The False Point Lighthouse: A Testament to Odisha’s Maritime Heritage
Written by Darshana Bhardwaj

The False Point Lighthouse, a 180-year-old lighthouse, located in Batighar in the Hukitola island on the Bay of Bengal, Odisha, stands as a powerful testament to the enduring legacy of the region’s maritime heritage and its immense historical importance. English ships heading towards Diamond Harbor frequently confused Hukitola, located in the Mahanadi region, with Palmirah Port. As a result, this place was given the name False Point. The British traders chose to build a lighthouse close to the mouth of the Mahanadi River in order to solve this navigational problem. The False Point Lighthouse is the name given to this beacon. The island on which False Point is located belonged to the Maharaja of Burdwan, who gave the British East India Company the land needed for the Lighthouse. The foundation work finally started on December 6th, 1836, after the building supplies like boulders, lime, R.S. Joist, etc. were shipped to the site by sea.

The tall tower of the False Point lighthouse, built in March 1838, originally housed an imported lantern room with brass reflectors to emit light. However, the coconut oil wick lamp’s light output was insufficient and made it difficult for marine navigators to locate it. Every four hours, blue and maroon lights would intermittently be released from the tower to compensate for the inadequate lighting. The fixed light was eventually replaced with an occulting light system to increase visibility for mariners operating far from the shore. The sources of light atop the lighthouse underwent modifications and after 47 years in 1931, the six-wick capillary lamp was replaced with a petroleum vapor lamp, and in due course, it was followed by an incandescent lamp with a vertical filament for better illumination.  Now, a metal halide lamp is put in place to flashlights every 20 seconds, with a proposal to upgrade it to an LED lamp.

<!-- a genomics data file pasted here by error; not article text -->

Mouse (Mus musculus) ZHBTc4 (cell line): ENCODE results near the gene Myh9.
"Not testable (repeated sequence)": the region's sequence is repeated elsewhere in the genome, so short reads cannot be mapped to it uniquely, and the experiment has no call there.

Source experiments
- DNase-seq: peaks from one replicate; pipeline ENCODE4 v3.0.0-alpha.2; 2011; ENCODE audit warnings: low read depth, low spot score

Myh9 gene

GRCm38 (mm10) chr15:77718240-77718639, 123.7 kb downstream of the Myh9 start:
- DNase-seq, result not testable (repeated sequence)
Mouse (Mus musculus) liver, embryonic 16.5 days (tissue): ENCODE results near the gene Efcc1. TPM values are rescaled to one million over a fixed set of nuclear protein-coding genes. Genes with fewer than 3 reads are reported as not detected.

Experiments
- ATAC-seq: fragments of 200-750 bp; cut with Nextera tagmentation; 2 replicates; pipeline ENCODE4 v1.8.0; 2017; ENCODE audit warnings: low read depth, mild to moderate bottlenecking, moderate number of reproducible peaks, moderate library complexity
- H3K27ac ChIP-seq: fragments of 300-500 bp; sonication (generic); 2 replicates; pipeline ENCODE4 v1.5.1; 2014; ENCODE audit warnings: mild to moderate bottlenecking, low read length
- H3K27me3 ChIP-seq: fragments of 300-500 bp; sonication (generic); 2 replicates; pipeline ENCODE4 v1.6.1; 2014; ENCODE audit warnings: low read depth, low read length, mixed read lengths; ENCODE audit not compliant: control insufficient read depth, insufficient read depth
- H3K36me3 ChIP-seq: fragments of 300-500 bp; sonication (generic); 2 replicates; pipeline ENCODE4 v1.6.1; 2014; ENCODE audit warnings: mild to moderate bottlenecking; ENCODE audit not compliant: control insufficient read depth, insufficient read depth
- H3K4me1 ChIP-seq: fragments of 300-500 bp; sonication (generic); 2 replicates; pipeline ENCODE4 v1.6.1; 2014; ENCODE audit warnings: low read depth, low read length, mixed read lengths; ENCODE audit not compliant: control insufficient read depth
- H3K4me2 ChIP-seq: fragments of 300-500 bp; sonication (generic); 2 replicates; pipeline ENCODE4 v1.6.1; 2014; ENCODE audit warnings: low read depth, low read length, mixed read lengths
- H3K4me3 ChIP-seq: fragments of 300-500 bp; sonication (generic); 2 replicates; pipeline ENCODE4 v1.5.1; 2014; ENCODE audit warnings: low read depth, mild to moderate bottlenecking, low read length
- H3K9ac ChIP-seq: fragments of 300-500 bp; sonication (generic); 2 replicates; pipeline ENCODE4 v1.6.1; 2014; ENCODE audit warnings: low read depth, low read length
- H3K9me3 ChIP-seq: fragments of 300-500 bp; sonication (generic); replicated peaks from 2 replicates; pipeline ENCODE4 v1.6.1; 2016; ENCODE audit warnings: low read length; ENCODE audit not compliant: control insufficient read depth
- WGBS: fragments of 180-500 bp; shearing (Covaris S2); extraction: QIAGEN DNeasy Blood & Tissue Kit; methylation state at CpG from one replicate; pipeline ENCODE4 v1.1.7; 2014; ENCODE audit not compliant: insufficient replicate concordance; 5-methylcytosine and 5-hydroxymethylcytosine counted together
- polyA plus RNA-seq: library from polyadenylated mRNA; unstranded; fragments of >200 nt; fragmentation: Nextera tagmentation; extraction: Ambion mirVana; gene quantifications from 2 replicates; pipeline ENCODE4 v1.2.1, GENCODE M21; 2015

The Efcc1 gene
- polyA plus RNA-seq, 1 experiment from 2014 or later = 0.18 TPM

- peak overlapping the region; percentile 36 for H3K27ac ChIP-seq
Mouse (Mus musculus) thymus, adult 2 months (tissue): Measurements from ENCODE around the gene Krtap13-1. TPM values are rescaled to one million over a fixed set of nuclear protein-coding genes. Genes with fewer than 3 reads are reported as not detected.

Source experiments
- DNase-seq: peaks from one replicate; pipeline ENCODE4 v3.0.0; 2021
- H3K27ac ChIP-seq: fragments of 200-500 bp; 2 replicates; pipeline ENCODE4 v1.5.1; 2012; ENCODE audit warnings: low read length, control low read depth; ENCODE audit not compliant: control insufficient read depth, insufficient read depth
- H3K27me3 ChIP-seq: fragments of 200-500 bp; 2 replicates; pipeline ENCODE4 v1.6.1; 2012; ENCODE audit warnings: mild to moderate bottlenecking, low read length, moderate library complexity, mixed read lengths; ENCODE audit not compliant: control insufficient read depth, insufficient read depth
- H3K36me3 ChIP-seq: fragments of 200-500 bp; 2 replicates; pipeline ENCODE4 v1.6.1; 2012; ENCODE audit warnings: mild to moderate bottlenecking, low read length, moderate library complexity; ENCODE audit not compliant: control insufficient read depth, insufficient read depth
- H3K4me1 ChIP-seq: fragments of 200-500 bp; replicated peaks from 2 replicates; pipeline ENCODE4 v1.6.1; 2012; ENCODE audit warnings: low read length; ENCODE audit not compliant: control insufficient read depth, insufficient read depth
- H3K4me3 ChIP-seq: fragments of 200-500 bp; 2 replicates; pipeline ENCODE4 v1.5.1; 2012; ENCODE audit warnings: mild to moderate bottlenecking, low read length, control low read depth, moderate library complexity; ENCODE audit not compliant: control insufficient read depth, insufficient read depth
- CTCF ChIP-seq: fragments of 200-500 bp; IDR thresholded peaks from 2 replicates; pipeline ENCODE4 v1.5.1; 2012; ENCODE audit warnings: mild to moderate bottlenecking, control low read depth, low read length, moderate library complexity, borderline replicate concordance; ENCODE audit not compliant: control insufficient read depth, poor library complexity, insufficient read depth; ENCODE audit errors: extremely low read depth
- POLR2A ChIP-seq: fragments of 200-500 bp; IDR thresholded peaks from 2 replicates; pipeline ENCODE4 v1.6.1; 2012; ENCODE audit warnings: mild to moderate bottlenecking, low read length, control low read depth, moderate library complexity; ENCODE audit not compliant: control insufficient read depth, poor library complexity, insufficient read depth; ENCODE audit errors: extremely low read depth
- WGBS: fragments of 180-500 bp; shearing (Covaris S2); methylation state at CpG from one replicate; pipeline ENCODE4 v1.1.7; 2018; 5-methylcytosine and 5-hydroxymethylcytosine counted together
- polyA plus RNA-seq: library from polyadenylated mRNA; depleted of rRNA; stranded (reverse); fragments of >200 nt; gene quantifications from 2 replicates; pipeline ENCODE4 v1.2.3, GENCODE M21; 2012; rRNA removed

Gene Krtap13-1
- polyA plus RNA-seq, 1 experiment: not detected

Lighthouses are still essential structures for navigation at night, despite the widespread use of modern navigational tools like GPS. Due to this reason, the Union Minister for Ports, Shipping, and Waterways has identified five lighthouses in Odisha as part of a larger list of 65 to be developed for tourism through Public-Private Partnership (PPP).

The False Point lighthouse of Odisha offers a glimpse into the area’s rich heritage and navigational difficulties. This lighthouse has a huge potential for tourism due to its historical significance, beautiful architecture, and picturesque surroundings. False Point lighthouses can draw tourists, boost local economies and preserve the cultural legacy connected to maritime navigation in the Bay of Bengal by showcasing their historical significance  and advocating sustainable tourism practices.

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